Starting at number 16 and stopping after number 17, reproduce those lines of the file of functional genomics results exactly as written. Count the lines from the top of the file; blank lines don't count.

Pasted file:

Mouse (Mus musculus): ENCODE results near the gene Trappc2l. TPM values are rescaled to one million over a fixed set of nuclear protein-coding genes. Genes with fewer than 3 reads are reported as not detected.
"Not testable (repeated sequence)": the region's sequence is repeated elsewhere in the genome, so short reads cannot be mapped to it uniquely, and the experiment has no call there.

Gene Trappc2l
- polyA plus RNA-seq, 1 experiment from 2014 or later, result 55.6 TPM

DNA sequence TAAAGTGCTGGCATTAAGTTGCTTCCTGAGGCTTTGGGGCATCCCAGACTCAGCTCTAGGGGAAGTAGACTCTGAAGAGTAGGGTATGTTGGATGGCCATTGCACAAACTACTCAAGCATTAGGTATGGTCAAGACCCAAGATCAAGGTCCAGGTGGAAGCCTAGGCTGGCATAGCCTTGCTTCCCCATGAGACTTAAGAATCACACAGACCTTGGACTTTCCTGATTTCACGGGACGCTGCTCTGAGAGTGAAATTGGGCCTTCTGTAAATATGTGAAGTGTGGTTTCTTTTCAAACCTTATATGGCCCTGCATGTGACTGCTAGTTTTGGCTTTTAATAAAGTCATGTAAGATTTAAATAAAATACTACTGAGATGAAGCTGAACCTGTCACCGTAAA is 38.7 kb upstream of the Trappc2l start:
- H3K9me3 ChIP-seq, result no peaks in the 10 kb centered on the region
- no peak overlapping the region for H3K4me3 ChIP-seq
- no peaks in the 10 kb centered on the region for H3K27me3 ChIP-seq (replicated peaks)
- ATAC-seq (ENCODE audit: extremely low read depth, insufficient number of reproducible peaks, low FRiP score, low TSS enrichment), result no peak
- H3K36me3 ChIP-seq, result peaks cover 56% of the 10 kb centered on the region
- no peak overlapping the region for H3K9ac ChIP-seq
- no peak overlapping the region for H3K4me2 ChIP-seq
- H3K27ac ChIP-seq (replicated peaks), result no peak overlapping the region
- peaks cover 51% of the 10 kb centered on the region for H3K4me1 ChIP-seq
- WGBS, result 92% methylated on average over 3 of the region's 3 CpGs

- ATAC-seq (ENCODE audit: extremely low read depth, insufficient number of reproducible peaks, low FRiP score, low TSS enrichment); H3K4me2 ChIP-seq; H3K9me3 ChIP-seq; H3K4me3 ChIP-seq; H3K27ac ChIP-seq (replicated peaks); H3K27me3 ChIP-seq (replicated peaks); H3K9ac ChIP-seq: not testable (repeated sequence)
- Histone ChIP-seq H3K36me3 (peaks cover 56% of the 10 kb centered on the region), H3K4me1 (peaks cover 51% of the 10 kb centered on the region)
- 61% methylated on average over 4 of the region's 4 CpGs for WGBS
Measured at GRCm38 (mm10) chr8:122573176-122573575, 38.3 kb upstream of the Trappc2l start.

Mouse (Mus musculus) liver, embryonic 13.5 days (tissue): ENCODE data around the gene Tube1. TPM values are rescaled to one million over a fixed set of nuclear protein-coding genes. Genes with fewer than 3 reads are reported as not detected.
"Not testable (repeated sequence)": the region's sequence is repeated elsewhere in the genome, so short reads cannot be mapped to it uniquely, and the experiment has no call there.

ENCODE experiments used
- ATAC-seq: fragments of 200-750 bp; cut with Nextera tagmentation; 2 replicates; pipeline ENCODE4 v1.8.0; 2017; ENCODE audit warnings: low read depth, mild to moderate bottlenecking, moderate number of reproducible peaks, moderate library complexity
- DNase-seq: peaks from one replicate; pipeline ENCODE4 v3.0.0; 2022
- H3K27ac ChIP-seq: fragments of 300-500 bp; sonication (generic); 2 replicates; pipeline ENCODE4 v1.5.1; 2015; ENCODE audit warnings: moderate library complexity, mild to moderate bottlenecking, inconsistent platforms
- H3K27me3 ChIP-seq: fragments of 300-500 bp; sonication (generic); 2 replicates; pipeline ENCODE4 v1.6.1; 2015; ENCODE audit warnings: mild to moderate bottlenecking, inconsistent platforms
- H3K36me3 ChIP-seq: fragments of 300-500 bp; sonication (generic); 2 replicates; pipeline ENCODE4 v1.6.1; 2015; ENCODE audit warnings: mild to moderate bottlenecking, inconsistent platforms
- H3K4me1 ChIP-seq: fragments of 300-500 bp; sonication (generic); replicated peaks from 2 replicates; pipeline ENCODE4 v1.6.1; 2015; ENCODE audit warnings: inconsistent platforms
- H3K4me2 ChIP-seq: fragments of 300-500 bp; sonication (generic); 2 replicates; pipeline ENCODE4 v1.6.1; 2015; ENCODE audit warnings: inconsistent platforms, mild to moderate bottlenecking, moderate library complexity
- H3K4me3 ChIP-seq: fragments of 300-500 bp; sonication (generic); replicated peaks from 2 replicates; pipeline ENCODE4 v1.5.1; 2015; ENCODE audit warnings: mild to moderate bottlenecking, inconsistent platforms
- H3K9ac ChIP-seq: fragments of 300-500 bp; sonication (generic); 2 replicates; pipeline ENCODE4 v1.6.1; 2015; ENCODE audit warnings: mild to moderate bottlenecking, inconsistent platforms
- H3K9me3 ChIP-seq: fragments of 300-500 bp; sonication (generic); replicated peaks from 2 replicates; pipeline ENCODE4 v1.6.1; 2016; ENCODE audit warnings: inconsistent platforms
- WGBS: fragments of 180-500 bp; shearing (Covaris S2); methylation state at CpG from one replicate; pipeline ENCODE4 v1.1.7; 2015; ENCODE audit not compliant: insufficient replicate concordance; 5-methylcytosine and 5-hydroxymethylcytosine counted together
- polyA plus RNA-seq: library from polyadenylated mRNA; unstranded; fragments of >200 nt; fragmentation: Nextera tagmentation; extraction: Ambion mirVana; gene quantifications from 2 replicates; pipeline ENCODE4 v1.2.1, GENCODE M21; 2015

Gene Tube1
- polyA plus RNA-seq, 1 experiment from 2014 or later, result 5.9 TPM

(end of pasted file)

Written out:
- ATAC-seq (ENCODE audit: extremely low read depth, insufficient number of reproducible peaks, low FRiP score, low TSS enrichment); H3K4me2 ChIP-seq; H3K9me3 ChIP-seq; H3K4me3 ChIP-seq; H3K27ac ChIP-seq (replicated peaks); H3K27me3 ChIP-seq (replicated peaks); H3K9ac ChIP-seq: not testable (repeated sequence)
- Histone ChIP-seq H3K36me3 (peaks cover 56% of the 10 kb centered on the region), H3K4me1 (peaks cover 51% of the 10 kb centered on the region)